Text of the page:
DEAR AMY: I recently joined the service and soon will be leaving for basic training.
I have a girlfriend, and I care about her very much, but recently I have been very concerned about what will happen in our future.
She is banking on me being based near her, and I've told her countless times I can't guarantee that will happen.
We've been together for almost a year, and it's starting to get scary. She is mentioning marriage just so we can live together wherever I am stationed.
I am 24 years old and about to embark on a life-changing endeavor, and marriage was not included in my plans.
How should I handle this?
— Scared Serviceman
DEAR SCARED: If your relationship is scaring you more than the prospect of basic training, then you know you've got a problem.
Loving relationships ideally bring comfort rather than anxiety, but you can assume that you and your girlfriend are both anxious and maybe even panicking a little as you face an uncertain future.
Many a wartime marriage has resulted from this sort of dynamic, but that doesn't make it right.
The right thing to do is also the toughest thing. You have to be honest about your own goals and straightforward about your concerns. Tell your girlfriend absolutely everything you're thinking about, and take marriage off the table for now. Simply tell her you're not ready.
DEAR AMY: Our son and daughter-in-law are divorcing, and our teenage grandchildren have taken sides; our granddaughter is siding with her mother and our grandson with his dad.
This acrimonious divorce was initiated by our son because of his wife's alcoholism, financial irresponsibility and infidelity that has resulted in bankruptcy and losing the house.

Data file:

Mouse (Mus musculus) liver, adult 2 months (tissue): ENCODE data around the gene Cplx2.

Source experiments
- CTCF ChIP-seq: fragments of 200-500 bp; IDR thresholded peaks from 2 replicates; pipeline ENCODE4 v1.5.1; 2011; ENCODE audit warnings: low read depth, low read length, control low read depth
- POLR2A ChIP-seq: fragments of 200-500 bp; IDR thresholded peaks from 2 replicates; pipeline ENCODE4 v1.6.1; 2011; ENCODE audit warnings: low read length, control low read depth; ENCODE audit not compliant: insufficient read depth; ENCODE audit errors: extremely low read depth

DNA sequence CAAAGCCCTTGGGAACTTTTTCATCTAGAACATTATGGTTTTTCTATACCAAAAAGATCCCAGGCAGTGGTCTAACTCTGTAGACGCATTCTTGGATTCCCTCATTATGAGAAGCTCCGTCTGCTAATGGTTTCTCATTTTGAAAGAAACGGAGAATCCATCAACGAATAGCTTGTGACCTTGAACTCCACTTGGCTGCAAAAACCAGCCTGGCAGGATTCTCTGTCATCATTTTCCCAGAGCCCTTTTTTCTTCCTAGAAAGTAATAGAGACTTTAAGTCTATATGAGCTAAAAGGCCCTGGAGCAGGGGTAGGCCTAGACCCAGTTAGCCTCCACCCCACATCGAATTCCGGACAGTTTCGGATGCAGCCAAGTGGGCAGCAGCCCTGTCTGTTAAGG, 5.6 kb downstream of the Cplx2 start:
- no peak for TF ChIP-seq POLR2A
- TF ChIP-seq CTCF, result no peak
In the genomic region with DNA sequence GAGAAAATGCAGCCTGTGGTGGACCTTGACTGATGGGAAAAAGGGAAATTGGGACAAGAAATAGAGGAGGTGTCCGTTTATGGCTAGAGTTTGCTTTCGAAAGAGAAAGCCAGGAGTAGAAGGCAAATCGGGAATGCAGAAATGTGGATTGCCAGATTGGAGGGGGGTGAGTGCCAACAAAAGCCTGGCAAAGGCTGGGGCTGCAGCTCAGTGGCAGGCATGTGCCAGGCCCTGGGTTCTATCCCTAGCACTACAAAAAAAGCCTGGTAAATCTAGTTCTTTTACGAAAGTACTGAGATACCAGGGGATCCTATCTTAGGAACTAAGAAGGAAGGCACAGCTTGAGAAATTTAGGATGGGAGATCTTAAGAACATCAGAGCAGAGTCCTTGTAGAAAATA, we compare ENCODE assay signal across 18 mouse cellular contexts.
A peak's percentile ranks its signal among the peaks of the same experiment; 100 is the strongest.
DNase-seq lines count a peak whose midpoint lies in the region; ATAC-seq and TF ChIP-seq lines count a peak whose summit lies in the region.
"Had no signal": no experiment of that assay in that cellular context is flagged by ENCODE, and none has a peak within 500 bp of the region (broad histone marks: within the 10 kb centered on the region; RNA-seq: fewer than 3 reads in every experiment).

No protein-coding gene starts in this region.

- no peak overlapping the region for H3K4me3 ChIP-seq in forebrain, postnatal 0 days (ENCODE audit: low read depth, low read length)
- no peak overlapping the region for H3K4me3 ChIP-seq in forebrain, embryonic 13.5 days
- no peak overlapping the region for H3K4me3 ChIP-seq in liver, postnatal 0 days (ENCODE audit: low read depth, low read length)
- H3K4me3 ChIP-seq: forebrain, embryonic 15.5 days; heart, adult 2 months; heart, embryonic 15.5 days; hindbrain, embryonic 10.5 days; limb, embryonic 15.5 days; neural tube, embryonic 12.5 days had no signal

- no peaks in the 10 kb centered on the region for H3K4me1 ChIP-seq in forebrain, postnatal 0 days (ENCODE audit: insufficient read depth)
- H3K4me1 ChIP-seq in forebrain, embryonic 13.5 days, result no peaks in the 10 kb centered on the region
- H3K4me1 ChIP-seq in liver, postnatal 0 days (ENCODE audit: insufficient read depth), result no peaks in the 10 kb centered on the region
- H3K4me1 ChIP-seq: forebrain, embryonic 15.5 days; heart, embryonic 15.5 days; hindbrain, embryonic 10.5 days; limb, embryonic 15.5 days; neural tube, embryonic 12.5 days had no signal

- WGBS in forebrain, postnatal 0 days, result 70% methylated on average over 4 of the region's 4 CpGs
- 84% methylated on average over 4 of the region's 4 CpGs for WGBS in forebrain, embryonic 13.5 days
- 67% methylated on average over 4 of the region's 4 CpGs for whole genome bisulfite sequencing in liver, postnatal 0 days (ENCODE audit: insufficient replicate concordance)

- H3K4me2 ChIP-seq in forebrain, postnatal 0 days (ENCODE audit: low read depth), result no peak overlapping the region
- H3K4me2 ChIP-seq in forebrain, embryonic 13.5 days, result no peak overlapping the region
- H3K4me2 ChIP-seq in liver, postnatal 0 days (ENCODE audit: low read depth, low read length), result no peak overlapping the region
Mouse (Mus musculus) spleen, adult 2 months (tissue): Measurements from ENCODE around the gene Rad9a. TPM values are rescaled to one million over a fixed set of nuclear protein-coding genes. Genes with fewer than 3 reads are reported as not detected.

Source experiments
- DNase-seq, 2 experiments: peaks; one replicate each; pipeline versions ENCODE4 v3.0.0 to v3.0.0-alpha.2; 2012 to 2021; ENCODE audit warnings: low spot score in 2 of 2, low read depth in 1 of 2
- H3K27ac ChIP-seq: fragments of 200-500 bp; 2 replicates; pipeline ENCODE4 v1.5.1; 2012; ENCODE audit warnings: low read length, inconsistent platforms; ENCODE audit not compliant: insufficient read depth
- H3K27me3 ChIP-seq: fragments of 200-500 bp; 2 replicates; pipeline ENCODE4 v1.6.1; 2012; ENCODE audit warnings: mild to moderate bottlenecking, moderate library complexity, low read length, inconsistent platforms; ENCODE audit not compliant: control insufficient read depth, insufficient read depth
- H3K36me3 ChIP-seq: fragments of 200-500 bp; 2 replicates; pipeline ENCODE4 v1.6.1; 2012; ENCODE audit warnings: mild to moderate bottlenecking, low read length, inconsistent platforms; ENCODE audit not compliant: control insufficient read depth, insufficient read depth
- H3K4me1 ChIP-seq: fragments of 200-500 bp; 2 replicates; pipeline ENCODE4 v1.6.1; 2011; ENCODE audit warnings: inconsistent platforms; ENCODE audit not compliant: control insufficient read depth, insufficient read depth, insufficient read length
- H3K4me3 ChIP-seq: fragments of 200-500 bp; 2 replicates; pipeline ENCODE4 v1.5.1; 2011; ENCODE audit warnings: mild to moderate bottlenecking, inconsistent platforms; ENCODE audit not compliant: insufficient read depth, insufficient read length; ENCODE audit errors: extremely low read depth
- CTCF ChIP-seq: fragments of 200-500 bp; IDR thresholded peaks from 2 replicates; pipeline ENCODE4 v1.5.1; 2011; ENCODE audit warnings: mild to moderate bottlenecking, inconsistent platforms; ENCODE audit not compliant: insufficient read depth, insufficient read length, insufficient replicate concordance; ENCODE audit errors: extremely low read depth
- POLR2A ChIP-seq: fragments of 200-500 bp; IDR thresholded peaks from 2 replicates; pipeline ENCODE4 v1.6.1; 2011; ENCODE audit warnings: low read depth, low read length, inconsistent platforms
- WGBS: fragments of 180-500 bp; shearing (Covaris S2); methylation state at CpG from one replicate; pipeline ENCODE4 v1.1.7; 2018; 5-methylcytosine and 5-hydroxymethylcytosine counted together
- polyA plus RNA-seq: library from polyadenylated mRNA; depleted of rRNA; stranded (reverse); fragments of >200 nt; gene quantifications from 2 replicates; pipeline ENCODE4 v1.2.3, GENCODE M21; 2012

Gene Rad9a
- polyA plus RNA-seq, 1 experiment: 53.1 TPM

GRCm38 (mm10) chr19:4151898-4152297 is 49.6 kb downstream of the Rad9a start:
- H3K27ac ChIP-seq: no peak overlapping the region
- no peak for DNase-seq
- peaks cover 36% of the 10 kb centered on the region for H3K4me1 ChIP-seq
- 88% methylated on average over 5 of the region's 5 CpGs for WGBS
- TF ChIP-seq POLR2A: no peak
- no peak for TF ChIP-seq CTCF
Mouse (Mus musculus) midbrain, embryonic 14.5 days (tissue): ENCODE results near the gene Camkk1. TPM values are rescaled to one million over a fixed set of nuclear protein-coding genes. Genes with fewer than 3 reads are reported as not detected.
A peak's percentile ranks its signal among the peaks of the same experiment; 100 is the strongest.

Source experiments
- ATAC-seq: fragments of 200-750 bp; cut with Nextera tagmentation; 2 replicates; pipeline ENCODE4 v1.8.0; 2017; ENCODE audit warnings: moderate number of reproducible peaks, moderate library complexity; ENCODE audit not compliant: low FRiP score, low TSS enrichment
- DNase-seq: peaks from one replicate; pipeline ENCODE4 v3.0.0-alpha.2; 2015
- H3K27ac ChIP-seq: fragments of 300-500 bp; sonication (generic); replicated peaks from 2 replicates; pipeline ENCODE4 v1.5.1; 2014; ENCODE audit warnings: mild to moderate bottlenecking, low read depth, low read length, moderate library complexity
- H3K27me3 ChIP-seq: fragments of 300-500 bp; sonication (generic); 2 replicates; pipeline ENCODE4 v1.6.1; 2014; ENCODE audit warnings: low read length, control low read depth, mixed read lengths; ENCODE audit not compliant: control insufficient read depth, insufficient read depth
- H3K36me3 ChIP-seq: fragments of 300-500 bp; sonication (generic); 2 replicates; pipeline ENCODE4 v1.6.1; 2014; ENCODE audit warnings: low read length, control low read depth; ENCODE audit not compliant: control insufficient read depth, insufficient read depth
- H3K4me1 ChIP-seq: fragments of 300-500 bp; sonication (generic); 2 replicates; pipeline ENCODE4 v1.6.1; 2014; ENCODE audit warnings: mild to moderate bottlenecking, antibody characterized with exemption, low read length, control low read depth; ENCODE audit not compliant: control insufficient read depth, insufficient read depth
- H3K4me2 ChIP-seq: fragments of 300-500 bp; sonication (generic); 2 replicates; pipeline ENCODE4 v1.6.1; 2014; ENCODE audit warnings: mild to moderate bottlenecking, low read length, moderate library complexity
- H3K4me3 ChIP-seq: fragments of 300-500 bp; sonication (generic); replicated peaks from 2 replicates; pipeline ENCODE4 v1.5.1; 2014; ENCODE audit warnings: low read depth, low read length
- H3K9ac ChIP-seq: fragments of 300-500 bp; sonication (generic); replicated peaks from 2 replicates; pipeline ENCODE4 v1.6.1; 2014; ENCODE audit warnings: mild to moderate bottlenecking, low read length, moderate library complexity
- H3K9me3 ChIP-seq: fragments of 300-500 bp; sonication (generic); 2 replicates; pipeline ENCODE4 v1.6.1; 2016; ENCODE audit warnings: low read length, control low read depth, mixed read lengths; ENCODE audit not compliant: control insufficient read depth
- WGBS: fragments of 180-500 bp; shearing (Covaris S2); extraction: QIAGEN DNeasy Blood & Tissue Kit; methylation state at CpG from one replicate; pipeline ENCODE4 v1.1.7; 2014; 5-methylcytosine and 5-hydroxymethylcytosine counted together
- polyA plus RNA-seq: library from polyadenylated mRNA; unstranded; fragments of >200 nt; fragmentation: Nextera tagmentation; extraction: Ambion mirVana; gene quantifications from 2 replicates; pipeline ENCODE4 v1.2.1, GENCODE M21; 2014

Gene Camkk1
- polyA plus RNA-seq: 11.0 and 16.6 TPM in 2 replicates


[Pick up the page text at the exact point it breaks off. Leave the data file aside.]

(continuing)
Our granddaughter has come to believe that this disaster is her dad's fault.
We have been getting together with the kids and sometimes included our son, but as the divorce process has moved forward and the reality has hit the kids, feelings have intensified.
We are devastated by our family's breakup and want to get back at least some of what we once had with our son and his children.
We have been a close part of this family until the marital breakdown began to surface. We have a close relationship with the grandkids, and they have a great relationship with each other.
What can we do to be with the three of them together, or do we just accept that they have a toxic relationship and hope that time will heal it?
— Sad in Seattle
DEAR SAD: You should continue to spend time with these children, with and without their dad. You will want to continue to offer your grandchildren the benefit of your strong relationship while giving them a safe place to be themselves and a respite from the anxiety of their parents' troubles.
Your granddaughter needs to learn that it is permissible and possible to love both of her parents and that it's not necessary to take sides.
Never criticize their mother, but allow them to express themselves, with reasonable and respectful limits.
You can hope that the passage of time will help them heal and gain perspective, and you can do the rest by filling in some of the emotional void in their lives.
DEAR AMY: My daughter is getting married in the fall.
They would like to receive money instead of gifts. We would like to know how to tactfully request this of their guests on the invitations.
My daughter and her fiance are not able to afford a honeymoon on their own, and this request would greatly make their celebratory time possible.
DEAR DENISE: It is not appropriate to request any kind of gifts on an invitation.
Honeymoon registries have become more common. That is a way for guests to contribute directly to costs of the honeymoon.
When guests inquire, the couple can say where they have registered.
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